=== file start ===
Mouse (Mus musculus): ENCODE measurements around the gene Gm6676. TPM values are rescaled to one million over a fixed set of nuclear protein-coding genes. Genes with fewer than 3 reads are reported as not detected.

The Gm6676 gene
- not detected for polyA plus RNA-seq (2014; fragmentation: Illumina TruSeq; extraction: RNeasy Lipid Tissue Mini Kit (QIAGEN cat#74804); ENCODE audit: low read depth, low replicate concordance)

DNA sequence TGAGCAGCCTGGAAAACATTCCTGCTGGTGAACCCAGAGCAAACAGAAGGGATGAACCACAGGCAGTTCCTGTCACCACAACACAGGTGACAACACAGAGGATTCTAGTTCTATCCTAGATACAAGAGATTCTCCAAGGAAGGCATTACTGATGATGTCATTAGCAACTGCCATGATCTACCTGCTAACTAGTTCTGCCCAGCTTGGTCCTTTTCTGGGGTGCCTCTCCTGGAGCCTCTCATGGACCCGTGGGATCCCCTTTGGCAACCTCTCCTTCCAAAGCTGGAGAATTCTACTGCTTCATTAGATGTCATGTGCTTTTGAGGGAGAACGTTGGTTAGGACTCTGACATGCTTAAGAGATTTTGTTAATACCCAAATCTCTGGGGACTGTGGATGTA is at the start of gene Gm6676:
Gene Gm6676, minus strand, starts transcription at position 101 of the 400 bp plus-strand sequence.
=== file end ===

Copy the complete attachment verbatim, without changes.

Mouse (Mus musculus): ENCODE measurements around the gene Gm6676. TPM values are rescaled to one million over a fixed set of nuclear protein-coding genes. Genes with fewer than 3 reads are reported as not detected.

The Gm6676 gene
- not detected for polyA plus RNA-seq (2014; fragmentation: Illumina TruSeq; extraction: RNeasy Lipid Tissue Mini Kit (QIAGEN cat#74804); ENCODE audit: low read depth, low replicate concordance)

DNA sequence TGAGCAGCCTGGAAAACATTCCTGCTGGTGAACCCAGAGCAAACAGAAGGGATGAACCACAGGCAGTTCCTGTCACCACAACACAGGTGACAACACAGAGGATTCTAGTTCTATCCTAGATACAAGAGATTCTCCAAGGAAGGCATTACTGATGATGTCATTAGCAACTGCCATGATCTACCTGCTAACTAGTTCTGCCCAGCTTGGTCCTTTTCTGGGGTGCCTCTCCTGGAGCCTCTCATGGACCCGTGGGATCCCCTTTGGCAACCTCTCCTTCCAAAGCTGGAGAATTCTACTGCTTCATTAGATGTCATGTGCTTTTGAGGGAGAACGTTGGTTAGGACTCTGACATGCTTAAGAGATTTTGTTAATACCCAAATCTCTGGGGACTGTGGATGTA is at the start of gene Gm6676:
Gene Gm6676, minus strand, starts transcription at position 101 of the 400 bp plus-strand sequence.